Has Barbie got better in 2013?
The Barbie Race to the Party board game from Mattel.
On Christmas Eve, Michelle Obama was reported saying, "When I was little I loved Barbie dolls. I was a big Barbie doll kid, and every Christmas I got a new Barbie. One year I got the Barbie townhouse and the camper. It was very exciting".
I was a little surprised when I heard Ms Obama providing a free White House endorsement for Mattel’s product. Barbie’s obscene spending habits may be the only thing to jump-start the US economy, but didn’t the First Lady get the memo that the controversial doll and her whole pink infested lifestyle is a disgrace to the sisterhood?
But then I recalled a chance meeting with a Mattel marketing exec. "Barbie is a feminist doll," she explained to me while we watched our kids take their first swimming lessons.
Since I’d only just met the woman and we were making polite conversation, I resisted the urge to throw my head back and howl with laughter. Instead I bit my tongue.
The Marketing Manager took this as a cue to elaborate on Barbie’s feminist credentials. For example Barbie is apparently a great role model for little girls because she has a career.
Call me a skeptic, but I find this about as convincing as Ken’s hair. While it’s true that Barbie has had any number of careers, it’s also true that Barbie has a BMI of an anorexic stick insect, the proportional leg and neck length of a giraffe, and is as materialistic as a socialite with obsessive consumption disorder.
I’m all for professional role models for girls, but Barbie ain’t it. In fact, career Barbies are perhaps the most toxic of all of the freaky species. The message is that girls can be vets, dentists, or engineers — just as long as they are also hot, perpetually youthful, and have the time and disposable income to coordinate their campervan with their pony.
And adding the cheesy slogan ‘If you can dream it, you can be it’ doesn’t turn Barbie into Gloria Steinem. It just gives our girls one more thing to fail at. No matter how hard girls ‘dream’, not a single one of them is going to look like this. Not only have they failed at being thin and beautiful like Barbie, they’re also monumentally rubbish at manifesting stuff out of thin air — a la The Secret.
The day after the First Lady was singing Barbie’s praises, my daughter received a Barbie Race To The Party board game as a Christmas present. Despite the assurances from Mattel’s marketing exec, about the only career this game would prepare my daughter for is a Kardashian.
For those of you who are blissfully ignorant of Mattel’s Feminism For Beginners board game, the rules reveal quite a lot about what the makers of Barbie understand by ‘feminism’.
The object of the game is as follows: ‘Players have to collect a fab outfit before they get to the party at the end of the board.’ To attain this worthy goal, the game even comes complete with ATM cards.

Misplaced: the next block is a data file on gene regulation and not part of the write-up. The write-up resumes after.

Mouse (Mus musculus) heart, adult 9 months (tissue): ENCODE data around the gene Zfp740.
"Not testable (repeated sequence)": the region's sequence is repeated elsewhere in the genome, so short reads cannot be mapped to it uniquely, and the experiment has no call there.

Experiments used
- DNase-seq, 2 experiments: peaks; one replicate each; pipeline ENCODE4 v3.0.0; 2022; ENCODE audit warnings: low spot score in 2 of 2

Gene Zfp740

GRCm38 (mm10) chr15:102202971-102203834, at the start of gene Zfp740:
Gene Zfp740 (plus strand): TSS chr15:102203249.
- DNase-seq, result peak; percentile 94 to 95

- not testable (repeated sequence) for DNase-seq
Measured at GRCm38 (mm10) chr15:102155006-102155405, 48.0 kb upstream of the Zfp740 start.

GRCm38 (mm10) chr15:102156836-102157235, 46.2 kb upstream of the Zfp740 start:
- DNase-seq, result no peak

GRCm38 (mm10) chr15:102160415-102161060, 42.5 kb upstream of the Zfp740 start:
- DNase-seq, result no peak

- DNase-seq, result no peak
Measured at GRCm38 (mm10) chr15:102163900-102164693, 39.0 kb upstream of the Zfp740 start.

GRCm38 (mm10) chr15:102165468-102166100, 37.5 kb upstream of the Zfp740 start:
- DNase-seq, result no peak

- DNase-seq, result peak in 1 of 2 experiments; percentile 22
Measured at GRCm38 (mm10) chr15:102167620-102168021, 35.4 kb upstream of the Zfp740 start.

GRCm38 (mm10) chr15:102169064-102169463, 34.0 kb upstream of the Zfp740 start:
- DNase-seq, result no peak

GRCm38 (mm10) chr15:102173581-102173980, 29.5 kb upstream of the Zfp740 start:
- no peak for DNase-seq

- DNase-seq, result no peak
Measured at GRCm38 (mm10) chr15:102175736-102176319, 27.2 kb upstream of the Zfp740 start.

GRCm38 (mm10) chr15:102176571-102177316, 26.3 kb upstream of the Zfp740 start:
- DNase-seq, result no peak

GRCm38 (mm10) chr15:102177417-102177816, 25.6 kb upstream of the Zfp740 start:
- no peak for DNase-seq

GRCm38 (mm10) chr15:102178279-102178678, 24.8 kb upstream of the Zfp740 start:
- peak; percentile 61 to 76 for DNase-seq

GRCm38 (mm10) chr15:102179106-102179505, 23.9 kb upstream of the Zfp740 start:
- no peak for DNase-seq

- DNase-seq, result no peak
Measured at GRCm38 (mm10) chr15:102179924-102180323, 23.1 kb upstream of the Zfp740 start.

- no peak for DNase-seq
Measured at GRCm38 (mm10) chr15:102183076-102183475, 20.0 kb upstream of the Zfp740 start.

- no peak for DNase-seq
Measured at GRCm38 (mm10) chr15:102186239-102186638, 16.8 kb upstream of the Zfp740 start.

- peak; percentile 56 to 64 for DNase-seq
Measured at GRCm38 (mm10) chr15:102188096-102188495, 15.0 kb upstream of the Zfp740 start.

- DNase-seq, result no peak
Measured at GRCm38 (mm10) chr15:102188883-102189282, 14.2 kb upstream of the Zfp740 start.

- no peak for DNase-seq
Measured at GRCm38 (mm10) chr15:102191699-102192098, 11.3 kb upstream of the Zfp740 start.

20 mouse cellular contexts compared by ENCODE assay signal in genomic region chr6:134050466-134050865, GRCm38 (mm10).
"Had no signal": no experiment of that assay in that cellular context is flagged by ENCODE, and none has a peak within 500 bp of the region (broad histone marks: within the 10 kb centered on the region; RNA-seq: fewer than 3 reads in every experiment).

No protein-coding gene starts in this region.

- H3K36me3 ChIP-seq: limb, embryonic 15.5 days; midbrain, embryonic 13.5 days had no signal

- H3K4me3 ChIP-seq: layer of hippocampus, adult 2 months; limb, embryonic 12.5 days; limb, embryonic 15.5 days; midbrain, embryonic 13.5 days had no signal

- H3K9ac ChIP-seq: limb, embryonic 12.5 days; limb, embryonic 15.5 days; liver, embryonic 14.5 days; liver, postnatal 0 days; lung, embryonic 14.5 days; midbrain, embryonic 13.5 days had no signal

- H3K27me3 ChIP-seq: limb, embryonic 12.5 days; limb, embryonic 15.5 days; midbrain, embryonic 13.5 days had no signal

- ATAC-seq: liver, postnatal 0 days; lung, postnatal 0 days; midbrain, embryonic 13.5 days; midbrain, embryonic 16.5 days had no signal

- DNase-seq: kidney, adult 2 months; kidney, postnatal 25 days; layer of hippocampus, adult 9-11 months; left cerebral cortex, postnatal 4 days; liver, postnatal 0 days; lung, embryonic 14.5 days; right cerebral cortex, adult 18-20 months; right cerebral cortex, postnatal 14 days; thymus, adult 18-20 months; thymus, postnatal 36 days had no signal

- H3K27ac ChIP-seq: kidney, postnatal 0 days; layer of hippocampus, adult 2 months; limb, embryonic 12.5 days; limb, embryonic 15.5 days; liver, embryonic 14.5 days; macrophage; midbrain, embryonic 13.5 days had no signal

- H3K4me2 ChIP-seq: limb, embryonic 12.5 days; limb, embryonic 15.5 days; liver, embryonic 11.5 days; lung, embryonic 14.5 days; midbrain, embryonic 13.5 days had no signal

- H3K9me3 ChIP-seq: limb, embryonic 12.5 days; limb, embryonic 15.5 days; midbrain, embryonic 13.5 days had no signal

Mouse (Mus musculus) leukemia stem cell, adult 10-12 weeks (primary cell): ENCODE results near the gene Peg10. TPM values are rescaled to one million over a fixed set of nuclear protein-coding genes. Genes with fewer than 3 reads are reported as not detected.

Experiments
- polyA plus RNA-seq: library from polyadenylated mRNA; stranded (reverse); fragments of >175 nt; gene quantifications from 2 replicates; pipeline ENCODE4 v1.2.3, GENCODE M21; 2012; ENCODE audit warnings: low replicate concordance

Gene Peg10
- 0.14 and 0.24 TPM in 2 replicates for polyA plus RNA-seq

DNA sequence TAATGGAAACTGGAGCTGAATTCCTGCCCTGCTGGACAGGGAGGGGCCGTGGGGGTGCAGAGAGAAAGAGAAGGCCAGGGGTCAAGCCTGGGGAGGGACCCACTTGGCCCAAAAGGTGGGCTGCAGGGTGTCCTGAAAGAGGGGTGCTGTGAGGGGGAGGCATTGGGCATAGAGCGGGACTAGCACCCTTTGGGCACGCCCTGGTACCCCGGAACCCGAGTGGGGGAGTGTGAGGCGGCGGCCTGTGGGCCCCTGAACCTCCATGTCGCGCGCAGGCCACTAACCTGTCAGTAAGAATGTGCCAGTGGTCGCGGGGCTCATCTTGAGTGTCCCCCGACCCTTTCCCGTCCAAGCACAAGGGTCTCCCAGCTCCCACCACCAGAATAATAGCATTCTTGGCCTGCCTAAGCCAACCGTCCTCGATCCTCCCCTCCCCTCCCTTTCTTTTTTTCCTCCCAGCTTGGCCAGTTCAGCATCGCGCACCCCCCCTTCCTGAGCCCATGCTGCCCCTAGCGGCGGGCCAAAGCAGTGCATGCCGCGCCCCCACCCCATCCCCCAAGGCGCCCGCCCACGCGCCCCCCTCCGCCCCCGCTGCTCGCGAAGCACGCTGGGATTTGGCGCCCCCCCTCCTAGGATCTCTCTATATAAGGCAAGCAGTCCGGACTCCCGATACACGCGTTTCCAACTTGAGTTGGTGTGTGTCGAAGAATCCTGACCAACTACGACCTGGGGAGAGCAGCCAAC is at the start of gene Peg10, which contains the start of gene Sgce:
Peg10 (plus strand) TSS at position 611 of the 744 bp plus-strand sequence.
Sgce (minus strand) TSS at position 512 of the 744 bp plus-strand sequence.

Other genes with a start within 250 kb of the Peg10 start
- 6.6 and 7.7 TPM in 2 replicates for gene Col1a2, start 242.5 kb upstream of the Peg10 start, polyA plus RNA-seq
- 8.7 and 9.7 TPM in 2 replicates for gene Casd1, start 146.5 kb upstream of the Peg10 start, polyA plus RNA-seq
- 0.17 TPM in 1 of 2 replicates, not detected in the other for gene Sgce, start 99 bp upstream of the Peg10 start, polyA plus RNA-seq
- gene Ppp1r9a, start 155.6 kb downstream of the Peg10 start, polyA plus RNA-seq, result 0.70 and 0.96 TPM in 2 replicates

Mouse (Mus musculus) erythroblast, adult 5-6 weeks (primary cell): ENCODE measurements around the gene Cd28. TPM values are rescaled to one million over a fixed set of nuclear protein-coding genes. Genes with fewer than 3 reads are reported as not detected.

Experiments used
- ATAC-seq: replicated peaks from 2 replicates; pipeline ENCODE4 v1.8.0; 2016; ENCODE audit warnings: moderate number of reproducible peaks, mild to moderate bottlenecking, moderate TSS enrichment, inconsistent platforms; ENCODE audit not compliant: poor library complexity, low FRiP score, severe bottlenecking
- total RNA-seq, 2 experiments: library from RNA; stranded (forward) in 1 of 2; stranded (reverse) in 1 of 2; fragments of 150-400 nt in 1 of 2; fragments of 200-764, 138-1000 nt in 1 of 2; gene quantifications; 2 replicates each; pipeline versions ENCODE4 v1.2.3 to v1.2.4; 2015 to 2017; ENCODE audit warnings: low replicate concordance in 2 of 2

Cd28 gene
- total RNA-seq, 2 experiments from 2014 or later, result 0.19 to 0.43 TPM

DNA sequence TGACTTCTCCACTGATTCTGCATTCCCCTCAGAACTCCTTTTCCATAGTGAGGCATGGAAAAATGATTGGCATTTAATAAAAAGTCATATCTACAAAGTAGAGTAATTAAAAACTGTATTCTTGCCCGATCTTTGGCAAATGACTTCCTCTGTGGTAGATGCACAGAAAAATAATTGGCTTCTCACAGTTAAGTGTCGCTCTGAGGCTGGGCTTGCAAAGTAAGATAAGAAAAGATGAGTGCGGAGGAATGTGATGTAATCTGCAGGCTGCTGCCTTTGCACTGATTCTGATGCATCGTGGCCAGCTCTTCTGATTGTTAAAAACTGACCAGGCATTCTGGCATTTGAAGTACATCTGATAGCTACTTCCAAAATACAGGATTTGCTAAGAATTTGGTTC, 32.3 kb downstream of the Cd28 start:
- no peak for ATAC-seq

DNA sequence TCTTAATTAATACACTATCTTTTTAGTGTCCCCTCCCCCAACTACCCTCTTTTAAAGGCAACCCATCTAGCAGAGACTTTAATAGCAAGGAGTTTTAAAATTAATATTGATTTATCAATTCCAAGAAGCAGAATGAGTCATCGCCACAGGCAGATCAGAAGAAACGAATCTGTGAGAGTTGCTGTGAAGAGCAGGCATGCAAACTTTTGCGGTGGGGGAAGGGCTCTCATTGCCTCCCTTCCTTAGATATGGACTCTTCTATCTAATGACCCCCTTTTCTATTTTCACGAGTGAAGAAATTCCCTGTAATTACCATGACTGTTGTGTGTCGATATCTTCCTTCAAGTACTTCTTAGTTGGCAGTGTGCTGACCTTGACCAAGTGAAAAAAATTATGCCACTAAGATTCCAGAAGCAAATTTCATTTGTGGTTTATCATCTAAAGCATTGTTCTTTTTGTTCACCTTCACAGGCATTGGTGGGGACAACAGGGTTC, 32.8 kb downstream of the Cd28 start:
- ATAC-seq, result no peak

And the little feminists-in-training can learn character-building life lessons by losing turns because, ‘Your shoes don’t match your outfit!’. Fortunately, the lucky girl who snags a guy with a convertible (but no genitals — even Barbie, it seems, can’t have it all), can leave her sisters to eat dust. Or, as the game cards put it, ‘Ken gives you a lift directly to the nearest store!’
At three, my daughter genuinely believes she is capable of anything. Her identity and ambitions have not yet been limited by the imposter syndrome, peer pressure, or even the laws or physics.
On any given day she will plan to fly to the moon, cure sick animals, or right injustices with her magic wand — and that’s before lunch. Why would we choose to shackle our children’s imaginations and dreams with games that encourage them to shop for ‘fab outfits’ in order to gain social acceptance and entry to a party?
Thanks for caring Mattel, but before you nominate yourself for Young Feminist of the Year, I’ll wager that our kids are going to get the hang of gratuitous consumption all on their own.
And every time our girls leave the house they’re assaulted with messages about artificial standards of beauty and their worth as people. For every Michelle Obama, there are thousands of girls who have self-esteem crushing body hatred, are lining up for boob jobs in increasing numbers, and claim that they would rather win Next Top Model than a Nobel Prize.
I’m not suggesting Barbie is the sole cause of this catastrophe, but giving girls toys that focus on unattainable standards of beauty and superficiality cannot be helpful.
So rather than add to this burden, I’m putting Race to the Party where it belongs: in the pink trash compactor.
Kasey Edwards is the best-selling author of 4 books 30-Something and Over It, 30-Something and The Clock is Ticking, OMG! That's Not My Husband, and OMG! That's Not My Child. www.kaseyedwards.com